Brief object description
Object number: X.4808
Owner: The Bowes Museum
Photo credit: Angelica Isa
Image reproduction permission: The Bowes Museum
This snuff box was made of a copper alloy metal, paper, animal glue and polished stone. It had been awaiting conservation since 2006 and had suffered a fall in 2017.
State before conservation
Photo of snuff box before conservation. The bottom left corner of the lid was smashed into various small pieces when the snuff box was accidentally dropped in 2017.
The bottom right corner of the base was also cracked with various pieces missing.
Thanks to the broken corner, it was possible to observe the construction of the lid. It showed a card base to which two layers of stone had been attached with animal glue where the top layer of stone was slightly translucent while the bottom was opaque. It was also possible to see that animal glue had originally been used in the construction of the object. Animal glue can be easily identified by its caramel colour.
A small piece of Melinex polyester film was inserted to protect the original paper base.
The Melinex was made to fit perfectly in the shape of the substrate. This allowed the stone layer to be attached to the metal edges but not the original paper, protecting the original material and making this intervention removable in the future should it become necessary.
First stone layer adhered.
Since the second layer of stone was intended to be slightly translucent, different tests with different coloured backgrounds were tested: beige card, brass-colours, white tissue paper. This process was very important as the reconstructed corner should not clash a lot with the colouring of the rest of the box.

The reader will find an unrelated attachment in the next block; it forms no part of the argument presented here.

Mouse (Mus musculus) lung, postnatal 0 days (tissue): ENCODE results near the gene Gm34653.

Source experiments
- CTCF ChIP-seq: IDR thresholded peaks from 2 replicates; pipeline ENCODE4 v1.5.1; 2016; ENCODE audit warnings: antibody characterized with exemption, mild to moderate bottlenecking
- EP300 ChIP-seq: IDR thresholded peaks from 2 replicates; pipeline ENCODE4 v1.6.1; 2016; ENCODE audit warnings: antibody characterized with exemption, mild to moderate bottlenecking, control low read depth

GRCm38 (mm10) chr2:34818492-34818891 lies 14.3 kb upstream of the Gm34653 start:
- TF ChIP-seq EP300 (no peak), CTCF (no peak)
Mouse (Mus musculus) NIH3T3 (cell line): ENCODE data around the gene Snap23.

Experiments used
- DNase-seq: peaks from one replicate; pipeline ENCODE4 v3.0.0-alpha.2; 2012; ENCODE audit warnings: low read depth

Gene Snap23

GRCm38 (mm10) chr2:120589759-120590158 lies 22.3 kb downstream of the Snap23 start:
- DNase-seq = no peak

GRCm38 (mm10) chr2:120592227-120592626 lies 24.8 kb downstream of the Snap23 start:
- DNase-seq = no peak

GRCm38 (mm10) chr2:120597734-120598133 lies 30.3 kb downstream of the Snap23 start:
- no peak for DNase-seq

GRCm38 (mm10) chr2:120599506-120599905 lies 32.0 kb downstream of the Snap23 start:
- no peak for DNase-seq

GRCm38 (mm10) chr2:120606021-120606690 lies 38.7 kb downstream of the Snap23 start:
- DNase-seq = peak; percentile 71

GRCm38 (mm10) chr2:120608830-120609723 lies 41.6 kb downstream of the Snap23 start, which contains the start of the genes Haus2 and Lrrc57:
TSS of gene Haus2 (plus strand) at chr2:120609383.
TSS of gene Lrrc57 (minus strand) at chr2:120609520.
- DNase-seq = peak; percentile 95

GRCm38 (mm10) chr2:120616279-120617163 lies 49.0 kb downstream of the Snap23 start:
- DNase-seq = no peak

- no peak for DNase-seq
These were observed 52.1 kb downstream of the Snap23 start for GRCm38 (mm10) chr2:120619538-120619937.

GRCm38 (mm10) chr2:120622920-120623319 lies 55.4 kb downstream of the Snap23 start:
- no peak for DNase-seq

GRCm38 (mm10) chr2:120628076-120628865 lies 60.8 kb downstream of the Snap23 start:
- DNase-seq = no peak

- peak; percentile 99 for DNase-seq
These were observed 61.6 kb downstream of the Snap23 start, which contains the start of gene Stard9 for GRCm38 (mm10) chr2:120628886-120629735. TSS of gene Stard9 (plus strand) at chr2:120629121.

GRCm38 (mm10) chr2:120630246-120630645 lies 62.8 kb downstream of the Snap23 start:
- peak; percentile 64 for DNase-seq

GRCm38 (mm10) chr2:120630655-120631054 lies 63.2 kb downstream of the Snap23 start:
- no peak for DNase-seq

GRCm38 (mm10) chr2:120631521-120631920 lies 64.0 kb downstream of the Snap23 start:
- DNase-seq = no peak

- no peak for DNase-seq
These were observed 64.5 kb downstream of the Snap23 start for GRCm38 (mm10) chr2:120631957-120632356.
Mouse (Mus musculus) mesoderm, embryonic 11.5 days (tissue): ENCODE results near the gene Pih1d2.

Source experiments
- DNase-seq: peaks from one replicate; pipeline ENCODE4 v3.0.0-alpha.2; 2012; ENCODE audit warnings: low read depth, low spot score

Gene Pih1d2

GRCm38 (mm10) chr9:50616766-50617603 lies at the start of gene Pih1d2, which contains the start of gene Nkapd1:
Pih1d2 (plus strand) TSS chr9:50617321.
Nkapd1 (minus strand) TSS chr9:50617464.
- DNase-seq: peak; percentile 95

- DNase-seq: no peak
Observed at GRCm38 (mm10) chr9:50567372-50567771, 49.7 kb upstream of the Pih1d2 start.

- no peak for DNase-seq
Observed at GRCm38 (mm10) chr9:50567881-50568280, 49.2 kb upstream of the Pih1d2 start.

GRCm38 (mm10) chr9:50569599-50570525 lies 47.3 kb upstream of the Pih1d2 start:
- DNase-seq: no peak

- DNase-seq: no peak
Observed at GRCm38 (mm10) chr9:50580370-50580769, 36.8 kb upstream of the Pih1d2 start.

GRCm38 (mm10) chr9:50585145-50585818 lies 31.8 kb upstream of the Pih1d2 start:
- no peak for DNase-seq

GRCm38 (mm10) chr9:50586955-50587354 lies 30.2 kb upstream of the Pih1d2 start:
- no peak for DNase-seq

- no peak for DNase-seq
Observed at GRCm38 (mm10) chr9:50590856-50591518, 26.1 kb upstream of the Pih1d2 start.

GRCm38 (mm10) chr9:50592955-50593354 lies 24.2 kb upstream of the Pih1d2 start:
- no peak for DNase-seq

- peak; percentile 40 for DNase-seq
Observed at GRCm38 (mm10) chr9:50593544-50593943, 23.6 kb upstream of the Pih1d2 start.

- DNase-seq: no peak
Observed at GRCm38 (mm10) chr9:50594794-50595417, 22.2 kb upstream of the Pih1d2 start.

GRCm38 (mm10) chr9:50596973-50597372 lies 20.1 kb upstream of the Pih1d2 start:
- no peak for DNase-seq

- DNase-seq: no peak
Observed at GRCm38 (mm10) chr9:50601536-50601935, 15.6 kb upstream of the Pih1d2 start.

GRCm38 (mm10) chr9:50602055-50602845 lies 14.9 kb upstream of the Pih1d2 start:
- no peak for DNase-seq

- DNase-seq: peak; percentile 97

Testing a beige card background.
Testing a brassy background.
Testing a white tissue paper background.
In the end, 6 layers of white, acid-free tissue paper were found to be appropriate to even out the level of the surface of the lid and also achieve the correct colour beneath the transluscent layer.
Adhering the top stone layer with tissue paper layer.
It was also necessary to protect the broken areas of stone on the base and front of the lid. Leaving exposed breakages can encourage the deposition of dust and allows for further crumbling or breakages to occur at such weak spots which can then start extending across the rest of the object.
Filled in breakage points.
A special epoxy filler used in ceramics conservation was used to create infills for the missing broken areas. These infills were then filed down to obtain a smooth surface and painted with pigments in an ethyl-methacrylate polymer resin.
After conservation process
Filled-in broken corner after conservation.
Filled-in broken edge after conservation. Can you find where it is?
Snuff box after conservation.
This conservation process was carried out in 2018 with the generous support of the conservation staff at the Bowes Museum.